2. This prospect underscores the need for employment and social politics to complement and reinforce macroeconomic stabilization efforts to get people into jobs and prevent, as far as possible, any rise in structural unemployment. At the same time, policies to cushion the impact of recession via effective social nets and schemes that targets those most vulnerable must be strengthened for the duration of the recession. Efforts are also needed to win broad public acceptance that the cost of these necessary measures will be large and will only be further increased by not acting promptly.
  3. If a closer analysis of the employment current situation is made, it appears that for every new job created in major economic sectors (industry and services) there are approximately 200 jobs created in the renewable energy sector and the green sector in general.
  4. The green sector is still in its infancy, therefore there’s a lot to be made and discovered in regards to research, industrial application, green services and related areas. Investing money in that sector will create new direct and indirect jobs and develop entrepreneurship, creating even more jobs and benefiting the economy as a whole. That is becoming knowledge. Now the question is how ? And do we have the means to assess the consequences of the varied stimulus plans. How to make sure we can actually create job and that money is not just going to stay in the banking systems and overfeed the already wealthy ?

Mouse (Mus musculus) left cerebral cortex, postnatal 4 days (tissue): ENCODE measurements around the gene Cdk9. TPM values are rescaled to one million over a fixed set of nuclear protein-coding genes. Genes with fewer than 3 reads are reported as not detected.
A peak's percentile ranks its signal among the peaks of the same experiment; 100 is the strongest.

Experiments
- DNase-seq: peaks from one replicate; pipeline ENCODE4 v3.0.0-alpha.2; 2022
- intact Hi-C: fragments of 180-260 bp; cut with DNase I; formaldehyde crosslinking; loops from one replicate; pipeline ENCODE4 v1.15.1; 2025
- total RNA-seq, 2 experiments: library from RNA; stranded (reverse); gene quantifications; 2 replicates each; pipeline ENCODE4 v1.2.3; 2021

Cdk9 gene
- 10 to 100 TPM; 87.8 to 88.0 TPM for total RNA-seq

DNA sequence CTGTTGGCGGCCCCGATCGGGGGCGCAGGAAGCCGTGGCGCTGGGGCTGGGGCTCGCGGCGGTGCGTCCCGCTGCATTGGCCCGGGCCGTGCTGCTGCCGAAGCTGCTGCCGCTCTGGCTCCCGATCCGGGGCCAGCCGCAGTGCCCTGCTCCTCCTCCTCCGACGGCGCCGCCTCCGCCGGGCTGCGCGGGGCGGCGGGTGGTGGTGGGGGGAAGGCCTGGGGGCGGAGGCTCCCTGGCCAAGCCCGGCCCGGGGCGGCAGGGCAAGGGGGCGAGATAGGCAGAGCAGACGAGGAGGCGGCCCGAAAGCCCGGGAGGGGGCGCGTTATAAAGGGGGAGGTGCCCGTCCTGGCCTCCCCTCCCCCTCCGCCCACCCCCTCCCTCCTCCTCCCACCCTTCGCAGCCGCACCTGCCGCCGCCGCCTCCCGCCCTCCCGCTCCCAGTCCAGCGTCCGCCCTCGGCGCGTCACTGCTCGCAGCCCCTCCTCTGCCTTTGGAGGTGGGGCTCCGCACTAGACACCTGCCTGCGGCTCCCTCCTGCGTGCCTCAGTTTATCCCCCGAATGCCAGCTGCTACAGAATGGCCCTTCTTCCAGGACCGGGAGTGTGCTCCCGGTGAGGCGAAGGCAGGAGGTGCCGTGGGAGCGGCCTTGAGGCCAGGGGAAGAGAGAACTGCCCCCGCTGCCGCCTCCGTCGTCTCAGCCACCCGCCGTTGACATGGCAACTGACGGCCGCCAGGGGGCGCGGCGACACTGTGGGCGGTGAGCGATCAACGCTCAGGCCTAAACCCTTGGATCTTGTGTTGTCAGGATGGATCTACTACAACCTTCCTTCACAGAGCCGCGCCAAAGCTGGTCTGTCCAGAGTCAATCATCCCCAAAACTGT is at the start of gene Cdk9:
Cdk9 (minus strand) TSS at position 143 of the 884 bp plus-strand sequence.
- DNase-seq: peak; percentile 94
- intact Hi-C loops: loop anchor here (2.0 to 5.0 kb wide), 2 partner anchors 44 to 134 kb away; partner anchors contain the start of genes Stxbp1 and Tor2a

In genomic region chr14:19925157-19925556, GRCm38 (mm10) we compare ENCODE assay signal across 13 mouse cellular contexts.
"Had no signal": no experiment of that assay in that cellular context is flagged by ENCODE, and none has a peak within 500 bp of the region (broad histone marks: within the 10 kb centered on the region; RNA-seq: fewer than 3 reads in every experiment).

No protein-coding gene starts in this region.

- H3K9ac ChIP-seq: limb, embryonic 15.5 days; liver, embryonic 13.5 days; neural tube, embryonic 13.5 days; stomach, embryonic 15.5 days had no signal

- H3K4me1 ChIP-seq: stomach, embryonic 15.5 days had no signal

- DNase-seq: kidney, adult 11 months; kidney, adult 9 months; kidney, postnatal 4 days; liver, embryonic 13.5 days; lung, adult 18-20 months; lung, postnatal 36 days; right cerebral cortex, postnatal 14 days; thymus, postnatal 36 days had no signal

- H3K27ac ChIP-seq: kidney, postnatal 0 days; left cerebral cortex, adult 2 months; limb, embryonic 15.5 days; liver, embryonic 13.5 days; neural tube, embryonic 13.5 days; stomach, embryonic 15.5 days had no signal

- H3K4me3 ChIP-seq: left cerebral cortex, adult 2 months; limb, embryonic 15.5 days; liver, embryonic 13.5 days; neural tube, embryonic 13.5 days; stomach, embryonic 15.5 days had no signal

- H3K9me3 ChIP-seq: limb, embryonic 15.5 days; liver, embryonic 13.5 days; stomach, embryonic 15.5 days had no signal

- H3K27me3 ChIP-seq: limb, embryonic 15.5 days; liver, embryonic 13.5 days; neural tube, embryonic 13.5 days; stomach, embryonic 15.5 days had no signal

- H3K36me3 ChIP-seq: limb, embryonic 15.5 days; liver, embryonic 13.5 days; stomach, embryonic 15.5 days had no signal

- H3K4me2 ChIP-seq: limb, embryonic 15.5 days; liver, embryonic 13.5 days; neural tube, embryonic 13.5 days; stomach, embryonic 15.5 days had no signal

5. There is a need to coordinate the action in many sectors and invest "wisely" to create a positive systemic effect that is going to counter the ongoing universal consequences of our current system (financial, economical and social failure). Discretionary fiscal stimulus is already playing an important role in OECD and non-OECD countries. The need and scope for more ambitious stimulus than currently planned depends on country-specific circumstances, in particular the size of the negative impact of the crisis, the importance of automatic stabilizers and the level of public debt. Against these criteria, governments should consider further discretionary fiscal expansion. The sector in which to invest is definitively the green sector. This is a systemic (holistic) approach/solution to a systemic crisis that will include politics, institutions, companies and the private sector. It will also include universities and the educational sector as a whole for providing the necessary tools and educating the new employment sector.

There are solutions and ways that call for particular applications. These include a multisectorial, multidisciplinary and systemic approach:

  • Assess the situation and inform the public and different stakeholders;
  • Come up with interjectory solutions;
  • Make multidisciplinary teams and apply the solutions.

This is factual for every state and territories, political parties and/ or companies/ organizations through specialized coaching and training.